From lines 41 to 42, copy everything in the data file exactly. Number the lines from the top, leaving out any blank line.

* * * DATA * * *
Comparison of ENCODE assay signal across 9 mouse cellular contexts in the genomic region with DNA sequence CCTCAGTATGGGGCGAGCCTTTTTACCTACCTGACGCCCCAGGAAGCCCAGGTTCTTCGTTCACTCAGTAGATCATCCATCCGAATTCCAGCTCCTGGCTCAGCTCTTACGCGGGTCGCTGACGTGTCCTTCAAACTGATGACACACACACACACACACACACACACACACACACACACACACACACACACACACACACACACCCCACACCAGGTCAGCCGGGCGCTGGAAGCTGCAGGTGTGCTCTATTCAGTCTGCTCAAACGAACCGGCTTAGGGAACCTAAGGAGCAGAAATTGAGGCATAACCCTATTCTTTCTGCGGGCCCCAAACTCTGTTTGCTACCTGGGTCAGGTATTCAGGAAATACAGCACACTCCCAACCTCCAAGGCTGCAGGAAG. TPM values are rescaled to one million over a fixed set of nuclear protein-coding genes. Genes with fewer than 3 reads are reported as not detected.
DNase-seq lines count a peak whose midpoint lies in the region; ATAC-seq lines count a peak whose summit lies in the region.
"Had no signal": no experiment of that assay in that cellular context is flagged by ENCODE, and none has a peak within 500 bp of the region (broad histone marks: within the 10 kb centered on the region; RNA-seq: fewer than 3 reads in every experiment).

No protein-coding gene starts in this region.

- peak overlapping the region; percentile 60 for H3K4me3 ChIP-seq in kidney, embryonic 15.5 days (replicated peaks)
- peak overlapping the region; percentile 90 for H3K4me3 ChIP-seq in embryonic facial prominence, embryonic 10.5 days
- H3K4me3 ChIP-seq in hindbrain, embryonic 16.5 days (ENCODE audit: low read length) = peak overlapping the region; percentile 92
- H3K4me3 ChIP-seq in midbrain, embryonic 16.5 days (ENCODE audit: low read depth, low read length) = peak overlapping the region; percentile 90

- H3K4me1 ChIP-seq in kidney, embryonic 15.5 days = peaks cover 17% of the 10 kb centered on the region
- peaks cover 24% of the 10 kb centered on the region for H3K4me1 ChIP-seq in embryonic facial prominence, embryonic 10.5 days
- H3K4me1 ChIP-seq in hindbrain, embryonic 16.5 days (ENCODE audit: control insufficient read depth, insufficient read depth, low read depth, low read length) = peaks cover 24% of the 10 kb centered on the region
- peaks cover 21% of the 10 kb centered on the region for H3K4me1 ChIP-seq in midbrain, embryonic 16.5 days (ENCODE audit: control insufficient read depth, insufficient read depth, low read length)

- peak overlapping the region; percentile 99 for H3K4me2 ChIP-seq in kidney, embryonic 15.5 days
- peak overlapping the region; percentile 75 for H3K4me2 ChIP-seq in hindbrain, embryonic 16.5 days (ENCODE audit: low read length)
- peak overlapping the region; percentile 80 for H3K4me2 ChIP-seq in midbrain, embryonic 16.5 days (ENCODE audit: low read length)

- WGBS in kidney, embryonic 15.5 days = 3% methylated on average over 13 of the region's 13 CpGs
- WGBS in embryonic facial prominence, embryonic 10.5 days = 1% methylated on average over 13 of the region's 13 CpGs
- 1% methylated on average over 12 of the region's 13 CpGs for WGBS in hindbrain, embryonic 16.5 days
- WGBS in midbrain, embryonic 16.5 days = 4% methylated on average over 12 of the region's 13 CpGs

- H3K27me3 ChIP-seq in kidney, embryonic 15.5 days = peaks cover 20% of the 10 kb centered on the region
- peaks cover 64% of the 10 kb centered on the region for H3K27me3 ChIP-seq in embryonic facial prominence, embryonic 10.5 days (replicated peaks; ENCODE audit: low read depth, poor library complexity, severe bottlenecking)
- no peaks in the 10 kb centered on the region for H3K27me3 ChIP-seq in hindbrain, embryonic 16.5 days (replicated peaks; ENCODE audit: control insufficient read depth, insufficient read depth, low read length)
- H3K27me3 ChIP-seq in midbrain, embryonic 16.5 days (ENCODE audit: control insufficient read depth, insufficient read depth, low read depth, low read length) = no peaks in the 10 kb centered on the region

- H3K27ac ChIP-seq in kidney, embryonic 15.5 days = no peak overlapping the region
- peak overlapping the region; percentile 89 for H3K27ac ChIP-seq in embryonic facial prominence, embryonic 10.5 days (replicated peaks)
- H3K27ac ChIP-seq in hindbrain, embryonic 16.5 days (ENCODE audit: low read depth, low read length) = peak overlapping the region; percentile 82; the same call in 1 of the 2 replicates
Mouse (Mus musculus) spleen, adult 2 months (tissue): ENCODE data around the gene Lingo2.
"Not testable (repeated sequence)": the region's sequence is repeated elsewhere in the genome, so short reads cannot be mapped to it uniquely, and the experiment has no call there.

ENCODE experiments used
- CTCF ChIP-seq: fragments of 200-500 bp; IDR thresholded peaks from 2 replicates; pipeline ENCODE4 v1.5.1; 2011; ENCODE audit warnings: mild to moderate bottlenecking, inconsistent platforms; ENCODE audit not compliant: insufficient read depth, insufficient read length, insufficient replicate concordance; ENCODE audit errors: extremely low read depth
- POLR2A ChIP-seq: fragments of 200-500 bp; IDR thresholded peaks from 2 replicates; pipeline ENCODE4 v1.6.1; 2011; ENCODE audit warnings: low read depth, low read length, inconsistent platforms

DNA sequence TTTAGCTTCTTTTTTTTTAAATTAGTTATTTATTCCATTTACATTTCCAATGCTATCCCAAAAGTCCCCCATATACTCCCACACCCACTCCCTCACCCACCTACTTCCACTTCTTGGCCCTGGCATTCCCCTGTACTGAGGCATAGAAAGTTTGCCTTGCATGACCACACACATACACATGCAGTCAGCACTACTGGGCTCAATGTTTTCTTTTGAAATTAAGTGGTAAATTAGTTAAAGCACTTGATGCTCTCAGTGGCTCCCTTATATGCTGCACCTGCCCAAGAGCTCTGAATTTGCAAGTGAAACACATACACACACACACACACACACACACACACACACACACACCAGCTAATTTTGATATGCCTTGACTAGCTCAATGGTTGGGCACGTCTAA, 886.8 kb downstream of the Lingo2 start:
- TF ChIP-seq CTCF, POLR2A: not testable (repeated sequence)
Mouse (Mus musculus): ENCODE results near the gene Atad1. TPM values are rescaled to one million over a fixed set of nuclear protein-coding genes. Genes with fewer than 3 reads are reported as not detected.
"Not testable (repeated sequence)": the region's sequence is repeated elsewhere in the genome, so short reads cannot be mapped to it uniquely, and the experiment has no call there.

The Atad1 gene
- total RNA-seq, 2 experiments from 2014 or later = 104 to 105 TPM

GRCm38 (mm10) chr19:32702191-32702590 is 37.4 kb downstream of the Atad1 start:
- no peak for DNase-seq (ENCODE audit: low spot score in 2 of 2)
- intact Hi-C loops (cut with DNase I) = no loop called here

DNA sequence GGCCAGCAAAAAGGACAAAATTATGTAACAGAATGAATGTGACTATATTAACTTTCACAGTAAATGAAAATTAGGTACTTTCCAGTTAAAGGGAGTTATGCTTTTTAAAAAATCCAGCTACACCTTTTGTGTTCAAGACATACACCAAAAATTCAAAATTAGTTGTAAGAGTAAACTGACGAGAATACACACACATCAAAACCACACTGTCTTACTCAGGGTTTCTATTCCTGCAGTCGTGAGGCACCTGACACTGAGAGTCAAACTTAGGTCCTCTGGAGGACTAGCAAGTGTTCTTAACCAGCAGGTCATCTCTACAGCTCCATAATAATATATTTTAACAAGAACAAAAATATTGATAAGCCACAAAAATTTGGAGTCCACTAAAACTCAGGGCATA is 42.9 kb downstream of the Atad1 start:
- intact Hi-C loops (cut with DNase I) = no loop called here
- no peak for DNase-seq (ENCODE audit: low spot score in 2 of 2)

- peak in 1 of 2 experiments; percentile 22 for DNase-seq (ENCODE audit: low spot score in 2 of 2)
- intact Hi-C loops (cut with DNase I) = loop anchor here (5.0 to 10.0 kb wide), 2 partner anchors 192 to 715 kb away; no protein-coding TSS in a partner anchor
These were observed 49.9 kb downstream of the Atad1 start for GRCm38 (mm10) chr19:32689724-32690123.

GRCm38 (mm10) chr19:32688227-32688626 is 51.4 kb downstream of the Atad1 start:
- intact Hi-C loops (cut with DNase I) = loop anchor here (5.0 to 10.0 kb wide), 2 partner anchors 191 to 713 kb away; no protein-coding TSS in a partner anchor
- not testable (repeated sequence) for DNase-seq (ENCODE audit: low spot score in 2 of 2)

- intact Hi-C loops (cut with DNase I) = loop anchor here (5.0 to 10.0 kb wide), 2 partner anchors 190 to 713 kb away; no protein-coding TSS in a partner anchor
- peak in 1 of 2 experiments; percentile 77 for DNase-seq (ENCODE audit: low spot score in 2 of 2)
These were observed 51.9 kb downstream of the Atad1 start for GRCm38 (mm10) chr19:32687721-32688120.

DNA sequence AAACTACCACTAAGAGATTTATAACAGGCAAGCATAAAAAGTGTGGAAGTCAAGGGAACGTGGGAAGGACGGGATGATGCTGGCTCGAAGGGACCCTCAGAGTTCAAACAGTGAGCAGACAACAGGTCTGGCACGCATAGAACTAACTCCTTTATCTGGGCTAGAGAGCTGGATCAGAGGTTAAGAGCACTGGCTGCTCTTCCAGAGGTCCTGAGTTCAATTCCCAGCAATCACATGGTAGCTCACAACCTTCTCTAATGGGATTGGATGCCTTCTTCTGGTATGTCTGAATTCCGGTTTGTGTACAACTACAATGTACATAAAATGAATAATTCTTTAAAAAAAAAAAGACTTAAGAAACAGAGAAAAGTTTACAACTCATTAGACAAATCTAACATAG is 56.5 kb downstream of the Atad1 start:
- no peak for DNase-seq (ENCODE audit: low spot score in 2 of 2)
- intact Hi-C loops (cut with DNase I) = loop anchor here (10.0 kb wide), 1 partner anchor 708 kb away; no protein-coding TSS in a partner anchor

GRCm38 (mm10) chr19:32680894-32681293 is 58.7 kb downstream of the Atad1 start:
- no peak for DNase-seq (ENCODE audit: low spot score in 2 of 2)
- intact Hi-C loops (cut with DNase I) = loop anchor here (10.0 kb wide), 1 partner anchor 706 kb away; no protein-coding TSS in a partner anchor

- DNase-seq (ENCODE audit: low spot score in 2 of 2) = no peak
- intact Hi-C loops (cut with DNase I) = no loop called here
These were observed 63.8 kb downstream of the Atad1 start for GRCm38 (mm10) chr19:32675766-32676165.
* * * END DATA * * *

DNA sequence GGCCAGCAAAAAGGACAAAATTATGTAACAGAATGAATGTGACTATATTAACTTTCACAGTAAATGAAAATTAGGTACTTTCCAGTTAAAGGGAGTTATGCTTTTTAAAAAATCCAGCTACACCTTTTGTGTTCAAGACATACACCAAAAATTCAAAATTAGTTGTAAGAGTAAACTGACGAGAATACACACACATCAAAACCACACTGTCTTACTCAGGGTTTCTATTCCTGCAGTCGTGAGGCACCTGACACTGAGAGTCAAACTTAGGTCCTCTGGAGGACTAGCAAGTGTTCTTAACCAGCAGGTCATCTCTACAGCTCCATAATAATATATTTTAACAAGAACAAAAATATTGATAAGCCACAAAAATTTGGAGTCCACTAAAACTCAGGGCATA is 42.9 kb downstream of the Atad1 start:
- intact Hi-C loops (cut with DNase I) = no loop called here